Ray’s Ray of Hope: NJ Sailor Honored for Saving Shipmates
25 Year Old Petty Officer 3rd Class Travis Kirckof of Toms River was awarded the Navy and Marine Corp Medal this past Friday – this for having braved shark infested waters and saving 2 of his fellow shipmates after the ship he was onboard had run aground against a reef.
The ship, the USS Guardian – a 224-foot Avenger-class mine countermeasures ship, had run aground January 13th 2013 on Tubbataha Reef in the Sulu Sea, about 70 nautical miles south east of Palawan in the Philippines.
Buffeted by waves on its port side, the Guardian was taking on water at a fast pace and being continually pushed against a reef – made the ship completely inoperable.
That’s when Kirkof – knowing something was amiss, went into action.
According to this from app.com:
“I grew up in Toms River, New Jersey,” Kirckof told a public affairs writer. “I was always around water. When I was 20, I joined the Navy in hopes of becoming a diver, but I became a mineman instead. When I reported to the Guardian, they needed a (search and rescue) swimmer, and I volunteered.”
“I grabbed hold of the first sailor that jumped in and started moving him toward the reef, but the waves separated us. I swam as hard as I could, grabbed him and got him to safety,” Kirckof said.
This was no easy task as they’d already been trying to save the ship for more than 36 hours without sleep in the tropical heat – and the lifeboats which would have been their only refuge, were up against the reef.
Altogether Kirkof spent about 5 hours in the water insuring that 46 of his shipmates made it to safety and being credited with saving the lives of 2 of them.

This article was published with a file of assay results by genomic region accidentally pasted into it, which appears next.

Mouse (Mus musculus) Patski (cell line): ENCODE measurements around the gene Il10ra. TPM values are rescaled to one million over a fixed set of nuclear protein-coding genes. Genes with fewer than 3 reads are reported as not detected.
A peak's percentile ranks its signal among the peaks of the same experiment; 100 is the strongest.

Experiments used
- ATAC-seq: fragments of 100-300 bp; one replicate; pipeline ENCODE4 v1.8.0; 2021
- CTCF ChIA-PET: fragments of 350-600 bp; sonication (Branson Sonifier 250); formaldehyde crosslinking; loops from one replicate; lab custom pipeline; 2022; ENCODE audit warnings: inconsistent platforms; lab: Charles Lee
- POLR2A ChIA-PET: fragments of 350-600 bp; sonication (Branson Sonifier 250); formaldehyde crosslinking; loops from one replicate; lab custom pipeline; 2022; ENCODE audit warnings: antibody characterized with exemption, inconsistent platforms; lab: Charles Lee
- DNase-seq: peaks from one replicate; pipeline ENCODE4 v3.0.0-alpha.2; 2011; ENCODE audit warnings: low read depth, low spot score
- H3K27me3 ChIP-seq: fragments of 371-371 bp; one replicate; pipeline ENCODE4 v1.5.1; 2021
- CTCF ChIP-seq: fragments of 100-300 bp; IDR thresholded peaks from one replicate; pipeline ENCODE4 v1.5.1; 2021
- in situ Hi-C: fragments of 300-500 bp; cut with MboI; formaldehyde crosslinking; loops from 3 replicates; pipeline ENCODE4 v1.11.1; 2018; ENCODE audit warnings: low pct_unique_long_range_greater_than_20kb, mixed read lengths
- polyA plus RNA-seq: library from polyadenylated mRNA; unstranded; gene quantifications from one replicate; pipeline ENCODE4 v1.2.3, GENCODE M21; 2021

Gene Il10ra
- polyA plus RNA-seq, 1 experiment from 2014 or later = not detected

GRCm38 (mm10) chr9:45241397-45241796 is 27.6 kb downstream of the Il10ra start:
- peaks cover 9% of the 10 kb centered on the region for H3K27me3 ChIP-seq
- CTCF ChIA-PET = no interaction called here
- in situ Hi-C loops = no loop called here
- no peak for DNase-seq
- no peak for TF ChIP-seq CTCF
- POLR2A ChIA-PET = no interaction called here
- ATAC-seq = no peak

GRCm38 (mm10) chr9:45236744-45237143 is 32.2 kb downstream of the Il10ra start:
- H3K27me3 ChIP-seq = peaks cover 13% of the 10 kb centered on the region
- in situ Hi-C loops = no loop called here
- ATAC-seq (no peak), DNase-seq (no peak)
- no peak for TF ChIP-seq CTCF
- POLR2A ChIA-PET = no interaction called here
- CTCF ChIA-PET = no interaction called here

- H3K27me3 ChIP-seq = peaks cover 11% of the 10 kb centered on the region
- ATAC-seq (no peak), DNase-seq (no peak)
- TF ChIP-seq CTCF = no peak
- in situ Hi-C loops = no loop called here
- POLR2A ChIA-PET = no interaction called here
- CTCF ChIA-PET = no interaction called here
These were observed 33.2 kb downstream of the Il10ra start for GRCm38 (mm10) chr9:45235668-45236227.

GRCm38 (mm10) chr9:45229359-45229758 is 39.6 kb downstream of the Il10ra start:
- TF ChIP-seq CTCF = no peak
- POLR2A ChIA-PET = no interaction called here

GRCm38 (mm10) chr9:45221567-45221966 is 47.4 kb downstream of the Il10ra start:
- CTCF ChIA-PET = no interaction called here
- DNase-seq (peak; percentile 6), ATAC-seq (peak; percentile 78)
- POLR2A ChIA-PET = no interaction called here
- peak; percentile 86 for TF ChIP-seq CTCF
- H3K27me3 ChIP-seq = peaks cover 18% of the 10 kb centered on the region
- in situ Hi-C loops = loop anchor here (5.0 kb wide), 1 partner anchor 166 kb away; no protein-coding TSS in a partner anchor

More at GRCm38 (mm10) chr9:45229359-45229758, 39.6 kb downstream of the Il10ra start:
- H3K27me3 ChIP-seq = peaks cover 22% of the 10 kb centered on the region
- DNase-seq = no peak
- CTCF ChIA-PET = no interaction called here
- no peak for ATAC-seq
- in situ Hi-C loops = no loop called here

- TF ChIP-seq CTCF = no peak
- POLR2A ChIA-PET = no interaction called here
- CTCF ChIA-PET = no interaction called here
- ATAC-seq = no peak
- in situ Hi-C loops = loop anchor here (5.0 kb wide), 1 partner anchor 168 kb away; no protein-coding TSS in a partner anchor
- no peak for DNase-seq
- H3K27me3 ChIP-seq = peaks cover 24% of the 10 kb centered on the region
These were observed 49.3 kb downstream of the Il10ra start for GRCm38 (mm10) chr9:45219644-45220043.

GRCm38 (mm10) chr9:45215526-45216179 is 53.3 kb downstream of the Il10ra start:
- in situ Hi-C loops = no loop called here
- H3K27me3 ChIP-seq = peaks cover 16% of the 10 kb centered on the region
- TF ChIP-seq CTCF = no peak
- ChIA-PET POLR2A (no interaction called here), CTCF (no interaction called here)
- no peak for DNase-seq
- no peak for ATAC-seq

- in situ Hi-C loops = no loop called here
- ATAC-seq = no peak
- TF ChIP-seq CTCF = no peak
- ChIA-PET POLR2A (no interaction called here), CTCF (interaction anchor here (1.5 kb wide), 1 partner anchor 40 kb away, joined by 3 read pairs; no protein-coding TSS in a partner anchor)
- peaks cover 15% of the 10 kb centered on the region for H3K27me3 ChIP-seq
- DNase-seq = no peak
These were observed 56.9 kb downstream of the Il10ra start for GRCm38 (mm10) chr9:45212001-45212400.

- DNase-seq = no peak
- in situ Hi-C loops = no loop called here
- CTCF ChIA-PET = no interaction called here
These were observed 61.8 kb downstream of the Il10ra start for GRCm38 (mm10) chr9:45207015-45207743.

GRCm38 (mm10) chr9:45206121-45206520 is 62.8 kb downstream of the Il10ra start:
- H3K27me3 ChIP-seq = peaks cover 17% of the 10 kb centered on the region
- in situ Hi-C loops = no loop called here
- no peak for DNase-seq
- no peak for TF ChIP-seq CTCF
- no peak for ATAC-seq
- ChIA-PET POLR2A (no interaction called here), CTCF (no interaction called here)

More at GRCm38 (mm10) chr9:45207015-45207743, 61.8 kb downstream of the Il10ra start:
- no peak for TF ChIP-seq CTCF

The Director of the Naval Nuclear Propulsion Program, Adm. John Richardson, presented Kirckof the Navy and Marine Corps Medal on April 11, 2014 at Joint Base Charleston Weapons Station. When speaking about Kirkof, Richardson had this to say:
"We're here today to recognize a real Navy hero," Richardson said during the ceremony. "A typical rescue is over in a matter of minutes. Petty Officer Kirckof was in the water for more than four hours, sacrificing his personal safety. Only after his last shipmate had been helped to safety, and he had used up everything in his body, did he stop. He had given it his all."
"This was probably the most humbling experience I have ever had in my life," Kirckof said. "I've made a few wrong turns in my life, and I occasionally wondered if the Navy was another wrong turn, but after this experience, I knew that joining the Navy was the right decision for me.
And 46 others, including the two whose lives were saved are grateful for that right decision.
For that, we commend him for his bravery and service.
Petty Officer 3rd Class Travis Kirckof of Toms River – today’s Ray’s Ray of Hope.